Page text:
An American Soprano on the Importance of Opera


Will this UNESCO distinction help protect it in the future?

I certainly hope so. Opera can often be stereotyped as this archaic museum piece. We think of it as very elitist nowadays. But it was originally a people’s art form. Just a few generations ago, it was in cartoons: The youngest of the young were learning about characters such as the Barber of Seville.

Nowadays, a lot of young people when first exposed to opera say, “This is so pompous and old-fashioned, and it doesn’t speak to me.” What is your response?

I believe opera doesn’t get marketed properly. I don’t think there has ever been a generation that wasn’t interested in history. If history is presented well, and interestingly, everybody wants to know. People watch “The Crown,” “Downton Abbey.” People want to be transported. What alienates young people is how opera can often be presented. If you just say, “Opera is about romance and beauty and passion and fabulous costumes,” you take all the meat off the bone. There are plenty of extremely forward-looking pieces that have been written about women, power struggle, class struggle, race.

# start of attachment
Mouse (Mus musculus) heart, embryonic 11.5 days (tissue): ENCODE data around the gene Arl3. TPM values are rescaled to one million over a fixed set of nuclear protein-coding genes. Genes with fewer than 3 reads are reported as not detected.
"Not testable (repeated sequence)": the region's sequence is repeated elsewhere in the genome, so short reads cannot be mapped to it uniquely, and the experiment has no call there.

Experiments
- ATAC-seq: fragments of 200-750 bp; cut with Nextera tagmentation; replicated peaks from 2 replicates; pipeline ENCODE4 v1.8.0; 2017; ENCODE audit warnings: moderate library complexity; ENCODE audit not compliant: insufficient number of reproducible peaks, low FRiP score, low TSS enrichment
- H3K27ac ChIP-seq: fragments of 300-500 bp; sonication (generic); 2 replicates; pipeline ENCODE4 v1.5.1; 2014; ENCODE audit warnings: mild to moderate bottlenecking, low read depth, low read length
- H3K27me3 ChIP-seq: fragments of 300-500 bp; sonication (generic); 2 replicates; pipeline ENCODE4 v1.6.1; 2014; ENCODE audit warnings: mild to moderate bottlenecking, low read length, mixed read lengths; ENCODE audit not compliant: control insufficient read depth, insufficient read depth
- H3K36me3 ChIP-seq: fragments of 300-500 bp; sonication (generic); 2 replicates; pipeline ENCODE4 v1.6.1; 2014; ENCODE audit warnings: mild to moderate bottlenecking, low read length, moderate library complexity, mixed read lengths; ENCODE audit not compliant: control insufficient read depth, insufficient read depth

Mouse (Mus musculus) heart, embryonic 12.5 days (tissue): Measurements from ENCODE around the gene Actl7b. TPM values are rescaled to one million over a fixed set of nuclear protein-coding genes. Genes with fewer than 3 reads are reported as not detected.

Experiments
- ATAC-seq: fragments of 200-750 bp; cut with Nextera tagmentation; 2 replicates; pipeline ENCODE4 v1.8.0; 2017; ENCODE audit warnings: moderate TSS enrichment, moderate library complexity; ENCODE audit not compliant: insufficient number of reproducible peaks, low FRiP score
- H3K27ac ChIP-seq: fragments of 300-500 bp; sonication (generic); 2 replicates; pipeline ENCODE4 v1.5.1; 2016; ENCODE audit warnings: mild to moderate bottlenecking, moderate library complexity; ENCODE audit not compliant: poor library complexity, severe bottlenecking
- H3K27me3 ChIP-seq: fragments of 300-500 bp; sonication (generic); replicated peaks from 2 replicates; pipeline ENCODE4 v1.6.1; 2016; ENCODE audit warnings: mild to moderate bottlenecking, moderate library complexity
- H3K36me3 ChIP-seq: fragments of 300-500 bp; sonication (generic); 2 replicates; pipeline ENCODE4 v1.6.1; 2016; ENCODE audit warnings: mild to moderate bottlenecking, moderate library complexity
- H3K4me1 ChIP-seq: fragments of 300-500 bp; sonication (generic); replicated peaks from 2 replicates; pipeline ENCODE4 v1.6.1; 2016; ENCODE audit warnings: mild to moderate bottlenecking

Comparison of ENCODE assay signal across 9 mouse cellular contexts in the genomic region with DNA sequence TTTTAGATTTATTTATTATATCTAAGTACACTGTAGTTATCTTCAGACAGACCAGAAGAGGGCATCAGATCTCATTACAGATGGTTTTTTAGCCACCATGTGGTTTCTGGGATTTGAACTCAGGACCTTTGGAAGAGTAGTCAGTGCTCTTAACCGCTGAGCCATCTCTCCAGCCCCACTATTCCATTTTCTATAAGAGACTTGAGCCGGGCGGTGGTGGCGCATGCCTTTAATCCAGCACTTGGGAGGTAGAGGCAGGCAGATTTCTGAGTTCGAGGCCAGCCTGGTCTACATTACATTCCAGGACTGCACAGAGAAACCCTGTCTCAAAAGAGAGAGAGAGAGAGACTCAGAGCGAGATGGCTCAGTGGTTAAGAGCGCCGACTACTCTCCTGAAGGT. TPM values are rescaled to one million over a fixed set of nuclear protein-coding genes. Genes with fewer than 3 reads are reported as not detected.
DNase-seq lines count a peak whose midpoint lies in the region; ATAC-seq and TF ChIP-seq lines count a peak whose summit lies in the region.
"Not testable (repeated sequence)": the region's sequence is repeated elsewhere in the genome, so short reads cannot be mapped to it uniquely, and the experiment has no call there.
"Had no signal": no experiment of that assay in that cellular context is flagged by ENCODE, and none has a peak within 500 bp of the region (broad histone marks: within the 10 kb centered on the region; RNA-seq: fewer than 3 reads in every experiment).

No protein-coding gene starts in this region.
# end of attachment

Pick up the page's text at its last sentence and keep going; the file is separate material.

Opera is all narrative. The stories are there: You’re reading lines, and you’re following what’s going on. It’s like reading a book. And the sound of the voice is simply the sound of the trained voice.

Now, it’s not to everybody’s taste. I get that not everybody likes it. But not everybody likes the sound of rock singers, or the sound of country singers. There is an ear for everything. Ultimately, nine times out of 10, the music sells people on opera, because the music is simply divine.

Are you personally concerned about opera’s future?

During the pandemic, I was really concerned about it. I thought that gathering in theaters would be the last thing to come back — that people would say: “This is so unnecessary. Let’s drop it. We’re going to put everything online, and stream it, and it’ll be the same thing.” We learned that it’s not the same thing, that you don’t have the same experience.



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